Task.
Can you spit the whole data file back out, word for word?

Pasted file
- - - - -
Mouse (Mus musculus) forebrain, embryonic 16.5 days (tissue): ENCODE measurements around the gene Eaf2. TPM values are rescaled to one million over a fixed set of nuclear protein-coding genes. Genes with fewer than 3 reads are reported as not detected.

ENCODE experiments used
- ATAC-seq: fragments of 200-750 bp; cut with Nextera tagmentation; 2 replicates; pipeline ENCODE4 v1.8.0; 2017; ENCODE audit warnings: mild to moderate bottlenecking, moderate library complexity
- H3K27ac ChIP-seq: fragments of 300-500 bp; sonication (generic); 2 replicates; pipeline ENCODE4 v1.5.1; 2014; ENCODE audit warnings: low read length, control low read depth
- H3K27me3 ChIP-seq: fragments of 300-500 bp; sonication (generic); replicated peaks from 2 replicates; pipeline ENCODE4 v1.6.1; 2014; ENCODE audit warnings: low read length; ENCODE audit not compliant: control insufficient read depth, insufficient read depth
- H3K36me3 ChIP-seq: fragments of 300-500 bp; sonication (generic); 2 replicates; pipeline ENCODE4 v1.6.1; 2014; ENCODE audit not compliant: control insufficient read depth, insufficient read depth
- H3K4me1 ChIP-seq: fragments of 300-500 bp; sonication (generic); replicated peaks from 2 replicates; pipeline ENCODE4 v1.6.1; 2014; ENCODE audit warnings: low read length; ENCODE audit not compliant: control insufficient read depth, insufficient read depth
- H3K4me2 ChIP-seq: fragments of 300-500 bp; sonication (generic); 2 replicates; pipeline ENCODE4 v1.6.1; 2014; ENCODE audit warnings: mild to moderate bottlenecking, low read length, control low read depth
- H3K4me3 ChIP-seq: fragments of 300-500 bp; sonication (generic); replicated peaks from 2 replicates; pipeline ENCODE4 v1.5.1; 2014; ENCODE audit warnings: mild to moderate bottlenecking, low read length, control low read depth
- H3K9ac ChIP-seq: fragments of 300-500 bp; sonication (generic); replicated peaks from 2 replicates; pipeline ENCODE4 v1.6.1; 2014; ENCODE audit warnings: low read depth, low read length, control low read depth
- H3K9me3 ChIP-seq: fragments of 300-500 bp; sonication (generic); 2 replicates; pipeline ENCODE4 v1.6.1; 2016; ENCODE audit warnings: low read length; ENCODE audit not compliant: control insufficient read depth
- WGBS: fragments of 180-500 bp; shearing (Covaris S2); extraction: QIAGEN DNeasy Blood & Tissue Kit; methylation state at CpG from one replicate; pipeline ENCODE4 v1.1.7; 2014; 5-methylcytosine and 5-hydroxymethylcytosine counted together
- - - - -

Mouse (Mus musculus) forebrain, embryonic 16.5 days (tissue): ENCODE measurements around the gene Eaf2. TPM values are rescaled to one million over a fixed set of nuclear protein-coding genes. Genes with fewer than 3 reads are reported as not detected.

ENCODE experiments used
- ATAC-seq: fragments of 200-750 bp; cut with Nextera tagmentation; 2 replicates; pipeline ENCODE4 v1.8.0; 2017; ENCODE audit warnings: mild to moderate bottlenecking, moderate library complexity
- H3K27ac ChIP-seq: fragments of 300-500 bp; sonication (generic); 2 replicates; pipeline ENCODE4 v1.5.1; 2014; ENCODE audit warnings: low read length, control low read depth
- H3K27me3 ChIP-seq: fragments of 300-500 bp; sonication (generic); replicated peaks from 2 replicates; pipeline ENCODE4 v1.6.1; 2014; ENCODE audit warnings: low read length; ENCODE audit not compliant: control insufficient read depth, insufficient read depth
- H3K36me3 ChIP-seq: fragments of 300-500 bp; sonication (generic); 2 replicates; pipeline ENCODE4 v1.6.1; 2014; ENCODE audit not compliant: control insufficient read depth, insufficient read depth
- H3K4me1 ChIP-seq: fragments of 300-500 bp; sonication (generic); replicated peaks from 2 replicates; pipeline ENCODE4 v1.6.1; 2014; ENCODE audit warnings: low read length; ENCODE audit not compliant: control insufficient read depth, insufficient read depth
- H3K4me2 ChIP-seq: fragments of 300-500 bp; sonication (generic); 2 replicates; pipeline ENCODE4 v1.6.1; 2014; ENCODE audit warnings: mild to moderate bottlenecking, low read length, control low read depth
- H3K4me3 ChIP-seq: fragments of 300-500 bp; sonication (generic); replicated peaks from 2 replicates; pipeline ENCODE4 v1.5.1; 2014; ENCODE audit warnings: mild to moderate bottlenecking, low read length, control low read depth
- H3K9ac ChIP-seq: fragments of 300-500 bp; sonication (generic); replicated peaks from 2 replicates; pipeline ENCODE4 v1.6.1; 2014; ENCODE audit warnings: low read depth, low read length, control low read depth
- H3K9me3 ChIP-seq: fragments of 300-500 bp; sonication (generic); 2 replicates; pipeline ENCODE4 v1.6.1; 2016; ENCODE audit warnings: low read length; ENCODE audit not compliant: control insufficient read depth
- WGBS: fragments of 180-500 bp; shearing (Covaris S2); extraction: QIAGEN DNeasy Blood & Tissue Kit; methylation state at CpG from one replicate; pipeline ENCODE4 v1.1.7; 2014; 5-methylcytosine and 5-hydroxymethylcytosine counted together